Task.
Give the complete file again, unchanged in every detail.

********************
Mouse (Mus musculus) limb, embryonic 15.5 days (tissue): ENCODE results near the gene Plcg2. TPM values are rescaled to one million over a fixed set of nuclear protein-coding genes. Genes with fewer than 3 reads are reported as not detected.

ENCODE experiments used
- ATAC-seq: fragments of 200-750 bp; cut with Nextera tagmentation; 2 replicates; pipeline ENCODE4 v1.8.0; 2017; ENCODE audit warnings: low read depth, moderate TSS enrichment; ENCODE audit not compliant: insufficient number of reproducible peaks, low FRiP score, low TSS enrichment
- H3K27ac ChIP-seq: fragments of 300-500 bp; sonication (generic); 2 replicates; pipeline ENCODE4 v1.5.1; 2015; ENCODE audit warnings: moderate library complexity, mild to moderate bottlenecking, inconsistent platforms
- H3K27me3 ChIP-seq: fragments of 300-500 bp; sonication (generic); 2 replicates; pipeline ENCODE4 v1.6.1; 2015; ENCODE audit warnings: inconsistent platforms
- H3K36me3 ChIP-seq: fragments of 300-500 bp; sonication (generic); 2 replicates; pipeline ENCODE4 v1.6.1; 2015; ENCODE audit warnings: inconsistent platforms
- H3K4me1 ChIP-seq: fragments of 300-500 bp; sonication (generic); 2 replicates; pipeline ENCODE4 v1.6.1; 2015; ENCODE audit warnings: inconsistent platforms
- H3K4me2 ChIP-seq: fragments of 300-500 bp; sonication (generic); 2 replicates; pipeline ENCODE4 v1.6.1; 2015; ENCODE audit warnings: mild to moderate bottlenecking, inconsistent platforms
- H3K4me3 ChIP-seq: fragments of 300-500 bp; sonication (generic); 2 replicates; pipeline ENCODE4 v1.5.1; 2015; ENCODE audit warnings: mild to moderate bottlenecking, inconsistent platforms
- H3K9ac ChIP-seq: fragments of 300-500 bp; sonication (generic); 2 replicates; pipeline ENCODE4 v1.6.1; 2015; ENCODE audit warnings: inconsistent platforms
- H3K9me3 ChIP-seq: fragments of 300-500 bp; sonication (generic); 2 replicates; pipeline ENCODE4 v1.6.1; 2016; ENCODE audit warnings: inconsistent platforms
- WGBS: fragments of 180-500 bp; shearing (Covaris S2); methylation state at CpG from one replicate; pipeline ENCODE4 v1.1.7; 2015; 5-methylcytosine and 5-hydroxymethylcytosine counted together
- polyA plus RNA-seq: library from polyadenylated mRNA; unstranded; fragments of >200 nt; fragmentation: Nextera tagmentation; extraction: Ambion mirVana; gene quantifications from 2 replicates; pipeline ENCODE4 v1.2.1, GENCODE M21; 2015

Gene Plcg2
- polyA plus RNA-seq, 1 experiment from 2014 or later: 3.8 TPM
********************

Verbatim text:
Mouse (Mus musculus) limb, embryonic 15.5 days (tissue): ENCODE results near the gene Plcg2. TPM values are rescaled to one million over a fixed set of nuclear protein-coding genes. Genes with fewer than 3 reads are reported as not detected.

ENCODE experiments used
- ATAC-seq: fragments of 200-750 bp; cut with Nextera tagmentation; 2 replicates; pipeline ENCODE4 v1.8.0; 2017; ENCODE audit warnings: low read depth, moderate TSS enrichment; ENCODE audit not compliant: insufficient number of reproducible peaks, low FRiP score, low TSS enrichment
- H3K27ac ChIP-seq: fragments of 300-500 bp; sonication (generic); 2 replicates; pipeline ENCODE4 v1.5.1; 2015; ENCODE audit warnings: moderate library complexity, mild to moderate bottlenecking, inconsistent platforms
- H3K27me3 ChIP-seq: fragments of 300-500 bp; sonication (generic); 2 replicates; pipeline ENCODE4 v1.6.1; 2015; ENCODE audit warnings: inconsistent platforms
- H3K36me3 ChIP-seq: fragments of 300-500 bp; sonication (generic); 2 replicates; pipeline ENCODE4 v1.6.1; 2015; ENCODE audit warnings: inconsistent platforms
- H3K4me1 ChIP-seq: fragments of 300-500 bp; sonication (generic); 2 replicates; pipeline ENCODE4 v1.6.1; 2015; ENCODE audit warnings: inconsistent platforms
- H3K4me2 ChIP-seq: fragments of 300-500 bp; sonication (generic); 2 replicates; pipeline ENCODE4 v1.6.1; 2015; ENCODE audit warnings: mild to moderate bottlenecking, inconsistent platforms
- H3K4me3 ChIP-seq: fragments of 300-500 bp; sonication (generic); 2 replicates; pipeline ENCODE4 v1.5.1; 2015; ENCODE audit warnings: mild to moderate bottlenecking, inconsistent platforms
- H3K9ac ChIP-seq: fragments of 300-500 bp; sonication (generic); 2 replicates; pipeline ENCODE4 v1.6.1; 2015; ENCODE audit warnings: inconsistent platforms
- H3K9me3 ChIP-seq: fragments of 300-500 bp; sonication (generic); 2 replicates; pipeline ENCODE4 v1.6.1; 2016; ENCODE audit warnings: inconsistent platforms
- WGBS: fragments of 180-500 bp; shearing (Covaris S2); methylation state at CpG from one replicate; pipeline ENCODE4 v1.1.7; 2015; 5-methylcytosine and 5-hydroxymethylcytosine counted together
- polyA plus RNA-seq: library from polyadenylated mRNA; unstranded; fragments of >200 nt; fragmentation: Nextera tagmentation; extraction: Ambion mirVana; gene quantifications from 2 replicates; pipeline ENCODE4 v1.2.1, GENCODE M21; 2015

Gene Plcg2
- polyA plus RNA-seq, 1 experiment from 2014 or later: 3.8 TPM